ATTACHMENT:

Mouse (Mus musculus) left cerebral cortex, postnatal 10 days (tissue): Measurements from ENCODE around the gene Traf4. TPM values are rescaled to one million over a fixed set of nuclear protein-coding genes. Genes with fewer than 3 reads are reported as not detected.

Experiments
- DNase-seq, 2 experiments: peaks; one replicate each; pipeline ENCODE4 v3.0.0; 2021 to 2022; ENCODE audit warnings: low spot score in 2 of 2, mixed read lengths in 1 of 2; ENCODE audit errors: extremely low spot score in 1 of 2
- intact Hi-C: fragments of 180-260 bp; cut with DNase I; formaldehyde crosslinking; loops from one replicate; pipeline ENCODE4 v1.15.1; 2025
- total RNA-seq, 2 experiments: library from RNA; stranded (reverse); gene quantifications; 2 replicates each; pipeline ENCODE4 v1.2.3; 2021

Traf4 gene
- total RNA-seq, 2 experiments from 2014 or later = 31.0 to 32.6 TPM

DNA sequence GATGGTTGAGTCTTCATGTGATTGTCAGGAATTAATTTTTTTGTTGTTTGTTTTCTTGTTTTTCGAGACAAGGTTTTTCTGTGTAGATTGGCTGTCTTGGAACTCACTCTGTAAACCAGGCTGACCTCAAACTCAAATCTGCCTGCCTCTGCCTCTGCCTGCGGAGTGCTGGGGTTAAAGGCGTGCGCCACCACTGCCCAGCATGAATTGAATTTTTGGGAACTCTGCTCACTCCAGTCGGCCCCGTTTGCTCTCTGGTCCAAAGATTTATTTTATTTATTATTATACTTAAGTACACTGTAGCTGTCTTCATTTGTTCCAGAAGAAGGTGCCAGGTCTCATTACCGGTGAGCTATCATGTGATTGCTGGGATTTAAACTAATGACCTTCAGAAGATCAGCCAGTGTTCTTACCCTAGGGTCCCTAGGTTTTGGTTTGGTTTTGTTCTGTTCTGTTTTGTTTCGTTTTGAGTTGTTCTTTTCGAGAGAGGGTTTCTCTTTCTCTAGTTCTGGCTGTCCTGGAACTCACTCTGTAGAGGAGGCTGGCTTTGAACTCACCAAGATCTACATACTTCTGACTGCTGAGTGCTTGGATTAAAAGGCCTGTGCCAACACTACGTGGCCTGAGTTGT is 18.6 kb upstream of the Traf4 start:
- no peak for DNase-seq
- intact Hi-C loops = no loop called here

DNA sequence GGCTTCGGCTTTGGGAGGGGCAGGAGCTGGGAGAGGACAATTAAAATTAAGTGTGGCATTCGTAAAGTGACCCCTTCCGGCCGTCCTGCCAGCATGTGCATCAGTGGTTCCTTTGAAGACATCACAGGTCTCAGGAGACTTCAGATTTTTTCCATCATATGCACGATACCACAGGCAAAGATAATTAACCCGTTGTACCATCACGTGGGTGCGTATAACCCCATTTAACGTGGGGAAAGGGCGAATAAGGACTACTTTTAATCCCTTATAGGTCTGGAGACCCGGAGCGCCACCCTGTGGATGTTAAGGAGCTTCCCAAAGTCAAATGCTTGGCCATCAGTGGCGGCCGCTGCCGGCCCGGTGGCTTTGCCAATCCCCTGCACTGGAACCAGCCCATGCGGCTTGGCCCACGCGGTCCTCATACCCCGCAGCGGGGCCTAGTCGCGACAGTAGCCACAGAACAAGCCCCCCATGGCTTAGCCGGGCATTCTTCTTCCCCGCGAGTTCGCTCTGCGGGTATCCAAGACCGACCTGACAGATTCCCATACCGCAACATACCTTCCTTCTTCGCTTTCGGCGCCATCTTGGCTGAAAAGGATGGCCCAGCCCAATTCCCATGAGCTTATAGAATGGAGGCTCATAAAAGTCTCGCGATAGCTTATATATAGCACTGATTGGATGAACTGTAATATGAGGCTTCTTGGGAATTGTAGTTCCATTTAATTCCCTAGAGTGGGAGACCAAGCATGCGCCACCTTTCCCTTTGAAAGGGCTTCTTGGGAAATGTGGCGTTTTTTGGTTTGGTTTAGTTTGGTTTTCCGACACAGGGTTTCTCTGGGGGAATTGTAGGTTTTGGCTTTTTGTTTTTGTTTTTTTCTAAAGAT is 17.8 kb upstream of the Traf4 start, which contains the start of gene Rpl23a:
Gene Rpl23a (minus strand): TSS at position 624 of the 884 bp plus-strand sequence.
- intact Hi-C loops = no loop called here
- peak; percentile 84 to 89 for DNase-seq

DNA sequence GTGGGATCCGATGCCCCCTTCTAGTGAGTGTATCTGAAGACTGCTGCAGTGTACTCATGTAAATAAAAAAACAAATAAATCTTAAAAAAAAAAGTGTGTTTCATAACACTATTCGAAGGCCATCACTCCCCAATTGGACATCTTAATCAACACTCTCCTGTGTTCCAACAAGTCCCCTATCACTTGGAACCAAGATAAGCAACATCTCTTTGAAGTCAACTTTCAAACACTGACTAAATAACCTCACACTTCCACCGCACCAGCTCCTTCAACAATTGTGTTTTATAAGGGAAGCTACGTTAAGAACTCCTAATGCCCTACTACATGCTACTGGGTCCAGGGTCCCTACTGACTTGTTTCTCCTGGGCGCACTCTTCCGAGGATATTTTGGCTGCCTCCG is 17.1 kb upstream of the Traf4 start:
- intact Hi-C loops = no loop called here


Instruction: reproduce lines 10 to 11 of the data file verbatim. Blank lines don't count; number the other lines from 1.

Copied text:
- intact Hi-C loops = no loop called here

DNA sequence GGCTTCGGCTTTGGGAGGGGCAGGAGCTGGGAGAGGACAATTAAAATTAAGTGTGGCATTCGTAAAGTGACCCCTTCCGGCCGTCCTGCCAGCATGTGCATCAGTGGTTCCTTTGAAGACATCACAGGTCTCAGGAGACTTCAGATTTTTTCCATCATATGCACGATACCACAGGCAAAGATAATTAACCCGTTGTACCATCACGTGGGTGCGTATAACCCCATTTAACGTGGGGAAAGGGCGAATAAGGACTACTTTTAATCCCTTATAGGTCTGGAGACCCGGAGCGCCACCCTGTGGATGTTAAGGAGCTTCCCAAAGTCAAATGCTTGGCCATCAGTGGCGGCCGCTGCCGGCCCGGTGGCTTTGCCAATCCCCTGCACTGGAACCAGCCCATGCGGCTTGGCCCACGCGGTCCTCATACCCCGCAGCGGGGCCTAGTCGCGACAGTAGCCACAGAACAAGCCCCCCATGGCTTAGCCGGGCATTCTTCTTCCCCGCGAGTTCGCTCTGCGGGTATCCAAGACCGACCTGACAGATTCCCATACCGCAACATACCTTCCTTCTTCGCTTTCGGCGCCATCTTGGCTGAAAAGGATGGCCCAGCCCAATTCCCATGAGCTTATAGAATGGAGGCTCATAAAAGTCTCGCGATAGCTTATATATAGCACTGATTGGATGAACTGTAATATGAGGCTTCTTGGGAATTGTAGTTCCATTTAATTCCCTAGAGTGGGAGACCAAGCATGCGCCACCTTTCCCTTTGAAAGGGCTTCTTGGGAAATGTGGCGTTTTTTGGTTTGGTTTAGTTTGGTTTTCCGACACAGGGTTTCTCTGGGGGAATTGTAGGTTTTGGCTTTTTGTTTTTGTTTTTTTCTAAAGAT is 17.8 kb upstream of the Traf4 start, which contains the start of gene Rpl23a: